Goa Lawah: The Bat Cave Temple (If you look closely, you can see some bats).

--Lowlight: The Balinese cockroach who seems to want to make the underside of my toilet seat his home. Need I say more?

--Highlight: Having been in Ubud long enough that I am now giving other tourists directions. (It feels really good to do that).

--Lowlight: Visa extension nightmare. Major lowlight. As of January 2010, it became possible to extend a 30 day tourist visa in Bali but most people here still think it’s not possible to do it yourself; a myth that's encouraged by companies who do this kind of extension for tourists (and charge around $90). Armed with advice from some fellow travelers and the Lonely Planet, I decided to brave the long lines and red tape and go myself. I took a shuttle bus from Ubud to Denpasar (an hour and a half ride), then a taxi from the Denpasar airport to the immigration office. It quickly became apparent just how much of a hassle this was going to be. There are some complicated rules for the visa extension application in order to get you to spend more money (you have to buy a specific pen to use, the application can only be sent in in a red folder, etc…). Worst of all, there was a small paper sign (not advertised anywhere else) that a visa extension submission could only happen until noon, whereas a visa pick up could only happen after noon. Because I was there at 3pm, it meant that my entire 4 hour round trip to Denpasar and the 200,000 ruppiah I spent on it was entirely futile. To make matters worse, they demanded I come back tomorrow morning because soon their office is closing for Ramadan and if I don’t put my application in before they close for the week, they’ll charge me extra for having an overdue visa. So I’m facing an identical trip there tomorrow and I'll have to miss my language class AND fork over another 200,000 ruppiah for transportation there. We'll see if I still end up saving money doing it myself or not. The saga continues...At least tomorrow I'll be armed with my red folder.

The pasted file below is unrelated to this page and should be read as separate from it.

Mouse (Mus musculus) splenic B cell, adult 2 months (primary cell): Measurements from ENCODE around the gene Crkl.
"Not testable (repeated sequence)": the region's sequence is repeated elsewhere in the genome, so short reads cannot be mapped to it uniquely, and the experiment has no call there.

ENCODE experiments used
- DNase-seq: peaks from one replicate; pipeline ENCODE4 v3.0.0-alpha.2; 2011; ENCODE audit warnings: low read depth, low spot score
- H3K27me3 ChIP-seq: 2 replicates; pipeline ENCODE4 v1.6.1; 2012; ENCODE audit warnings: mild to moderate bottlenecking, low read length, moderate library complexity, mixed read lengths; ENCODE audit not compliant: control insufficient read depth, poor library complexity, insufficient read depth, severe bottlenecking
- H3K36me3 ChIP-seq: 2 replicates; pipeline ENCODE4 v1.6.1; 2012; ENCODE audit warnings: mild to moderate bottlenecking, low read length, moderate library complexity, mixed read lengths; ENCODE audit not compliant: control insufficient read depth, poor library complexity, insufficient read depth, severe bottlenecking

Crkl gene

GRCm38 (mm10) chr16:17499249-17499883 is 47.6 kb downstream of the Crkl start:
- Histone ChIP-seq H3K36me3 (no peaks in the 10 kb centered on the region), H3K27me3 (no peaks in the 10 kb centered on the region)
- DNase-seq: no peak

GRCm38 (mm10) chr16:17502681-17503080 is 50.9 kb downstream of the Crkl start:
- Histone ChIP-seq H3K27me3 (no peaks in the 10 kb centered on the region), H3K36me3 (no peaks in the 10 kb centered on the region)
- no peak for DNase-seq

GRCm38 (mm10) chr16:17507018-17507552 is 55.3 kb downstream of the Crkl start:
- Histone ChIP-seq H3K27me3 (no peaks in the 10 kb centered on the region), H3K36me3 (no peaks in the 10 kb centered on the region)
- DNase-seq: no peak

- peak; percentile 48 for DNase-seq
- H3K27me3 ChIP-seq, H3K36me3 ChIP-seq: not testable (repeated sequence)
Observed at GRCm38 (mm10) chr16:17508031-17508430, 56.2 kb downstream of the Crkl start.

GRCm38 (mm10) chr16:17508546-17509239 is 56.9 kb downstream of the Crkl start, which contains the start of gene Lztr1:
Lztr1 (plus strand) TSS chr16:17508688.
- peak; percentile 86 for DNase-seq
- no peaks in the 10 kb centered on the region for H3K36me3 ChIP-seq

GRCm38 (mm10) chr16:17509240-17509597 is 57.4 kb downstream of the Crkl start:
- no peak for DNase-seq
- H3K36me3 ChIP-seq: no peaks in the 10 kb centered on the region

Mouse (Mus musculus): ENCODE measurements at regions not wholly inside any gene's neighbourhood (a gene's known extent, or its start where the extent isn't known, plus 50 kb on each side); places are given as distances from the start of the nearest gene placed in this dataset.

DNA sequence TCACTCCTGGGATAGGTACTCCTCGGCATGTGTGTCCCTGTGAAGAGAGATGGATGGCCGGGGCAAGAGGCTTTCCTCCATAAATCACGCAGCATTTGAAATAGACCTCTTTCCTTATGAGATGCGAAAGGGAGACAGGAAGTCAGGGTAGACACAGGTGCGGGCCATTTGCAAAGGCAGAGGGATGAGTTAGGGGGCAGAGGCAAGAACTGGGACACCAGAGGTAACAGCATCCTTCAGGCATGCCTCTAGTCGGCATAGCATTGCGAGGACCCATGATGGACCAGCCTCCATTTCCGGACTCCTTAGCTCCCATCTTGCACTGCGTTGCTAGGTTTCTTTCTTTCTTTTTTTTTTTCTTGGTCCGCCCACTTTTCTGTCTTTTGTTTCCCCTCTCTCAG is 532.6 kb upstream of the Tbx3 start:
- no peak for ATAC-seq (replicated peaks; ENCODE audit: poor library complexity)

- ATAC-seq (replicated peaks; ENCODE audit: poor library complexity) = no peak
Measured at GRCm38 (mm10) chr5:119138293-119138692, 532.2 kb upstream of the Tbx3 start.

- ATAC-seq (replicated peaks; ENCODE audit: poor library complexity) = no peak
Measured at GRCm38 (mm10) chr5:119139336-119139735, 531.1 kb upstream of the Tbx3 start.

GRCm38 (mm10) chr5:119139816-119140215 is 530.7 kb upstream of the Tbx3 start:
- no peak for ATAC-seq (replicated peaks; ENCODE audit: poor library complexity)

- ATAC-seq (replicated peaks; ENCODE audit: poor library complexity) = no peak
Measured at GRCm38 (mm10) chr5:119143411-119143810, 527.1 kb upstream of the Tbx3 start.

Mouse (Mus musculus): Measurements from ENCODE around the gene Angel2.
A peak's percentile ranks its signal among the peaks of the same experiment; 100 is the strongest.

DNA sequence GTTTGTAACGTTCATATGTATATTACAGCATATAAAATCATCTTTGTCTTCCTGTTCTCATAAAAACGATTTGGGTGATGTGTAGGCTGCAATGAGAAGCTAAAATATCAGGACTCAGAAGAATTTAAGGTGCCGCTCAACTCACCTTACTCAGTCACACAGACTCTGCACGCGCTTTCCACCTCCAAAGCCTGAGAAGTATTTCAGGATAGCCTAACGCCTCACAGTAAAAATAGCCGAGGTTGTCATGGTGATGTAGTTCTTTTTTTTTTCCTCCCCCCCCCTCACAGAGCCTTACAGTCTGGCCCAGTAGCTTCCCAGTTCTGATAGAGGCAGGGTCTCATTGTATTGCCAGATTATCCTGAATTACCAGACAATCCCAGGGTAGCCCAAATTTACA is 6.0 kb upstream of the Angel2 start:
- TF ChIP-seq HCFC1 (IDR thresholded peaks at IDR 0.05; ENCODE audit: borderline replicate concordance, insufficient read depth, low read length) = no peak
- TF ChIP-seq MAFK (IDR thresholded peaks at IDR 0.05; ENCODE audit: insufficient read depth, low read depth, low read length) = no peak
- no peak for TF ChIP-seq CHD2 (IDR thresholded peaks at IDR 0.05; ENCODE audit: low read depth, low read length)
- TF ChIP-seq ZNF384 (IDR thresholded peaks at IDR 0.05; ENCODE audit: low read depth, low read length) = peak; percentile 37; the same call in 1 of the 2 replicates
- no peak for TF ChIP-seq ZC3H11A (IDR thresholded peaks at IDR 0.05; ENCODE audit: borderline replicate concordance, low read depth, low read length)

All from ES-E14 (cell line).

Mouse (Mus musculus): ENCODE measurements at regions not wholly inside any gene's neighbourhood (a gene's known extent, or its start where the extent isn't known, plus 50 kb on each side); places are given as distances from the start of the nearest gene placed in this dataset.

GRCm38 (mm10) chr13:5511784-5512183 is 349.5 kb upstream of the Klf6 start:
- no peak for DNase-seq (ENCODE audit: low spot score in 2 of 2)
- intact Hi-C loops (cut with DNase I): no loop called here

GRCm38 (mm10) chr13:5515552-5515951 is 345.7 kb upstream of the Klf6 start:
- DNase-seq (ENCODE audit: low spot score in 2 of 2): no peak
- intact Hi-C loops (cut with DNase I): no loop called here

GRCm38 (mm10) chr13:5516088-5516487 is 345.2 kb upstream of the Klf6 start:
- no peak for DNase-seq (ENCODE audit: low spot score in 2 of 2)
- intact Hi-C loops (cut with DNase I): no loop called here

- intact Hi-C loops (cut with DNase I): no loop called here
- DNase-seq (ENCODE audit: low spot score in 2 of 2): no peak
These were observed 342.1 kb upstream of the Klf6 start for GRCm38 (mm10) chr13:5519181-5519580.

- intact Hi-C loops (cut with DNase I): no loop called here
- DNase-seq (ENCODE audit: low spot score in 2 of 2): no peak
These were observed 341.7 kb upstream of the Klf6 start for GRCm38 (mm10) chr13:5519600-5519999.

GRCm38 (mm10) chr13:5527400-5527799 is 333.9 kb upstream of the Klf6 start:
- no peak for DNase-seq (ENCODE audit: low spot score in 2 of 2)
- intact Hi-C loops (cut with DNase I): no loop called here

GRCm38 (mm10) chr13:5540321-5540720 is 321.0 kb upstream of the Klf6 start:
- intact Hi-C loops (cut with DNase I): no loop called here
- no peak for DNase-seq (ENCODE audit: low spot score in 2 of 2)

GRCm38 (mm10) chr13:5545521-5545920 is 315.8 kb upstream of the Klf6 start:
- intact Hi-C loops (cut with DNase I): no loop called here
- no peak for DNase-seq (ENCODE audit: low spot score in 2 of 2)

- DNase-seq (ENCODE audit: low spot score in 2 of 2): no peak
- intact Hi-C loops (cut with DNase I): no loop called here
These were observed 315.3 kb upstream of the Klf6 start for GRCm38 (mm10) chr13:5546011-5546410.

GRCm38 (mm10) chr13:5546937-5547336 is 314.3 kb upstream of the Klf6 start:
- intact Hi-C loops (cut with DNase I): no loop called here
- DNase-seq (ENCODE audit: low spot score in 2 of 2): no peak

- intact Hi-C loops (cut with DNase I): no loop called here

--Highlight: Some recent naming stories. Like the Balinese guy who worked on a Carnival Cruise Ship in America that went to Costa Rica and named his daughter “Rica” after his time there. And the Balinese family I recently talked to who liked the American tradition of having a family name and as a result they used the same word in all of their sons’ first names to tie them together. The sons have already told their mother they’ll pass this name onto their children. The name is “Jala” which my Bahasa Indonesian teacher says means “net” because their father is in the navy.

Some girls at the tooth filing ceremony who were eager for a photo.

--Highlight: New clothes. Kadek took me to a tailor in Mas she’s known since she was a girl to get a “Kebaya” (traditional sheer shirt worn by Balinese women) made for me. Coupled with a sarong and sash, I am in proper attire for any temple ceremony (wedding, tooth filing, cremation, you name it). I’ve only had my outfit for a week but have already had four occasions to wear it. My homestay family really enjoys playing dress up with me. Nita likes doing my hair and make up and Made likes teasing me around the house saying, “Who is that Balinese woman? Have we met? Where’s Nell?”

With Nita.

Reading over this list, I'd say I'm quite lucky.

And now it's bedtime with an early rising tomorrow for a trip to Denpasar complete with my red folder and my crossed fingers.

©nabj 2011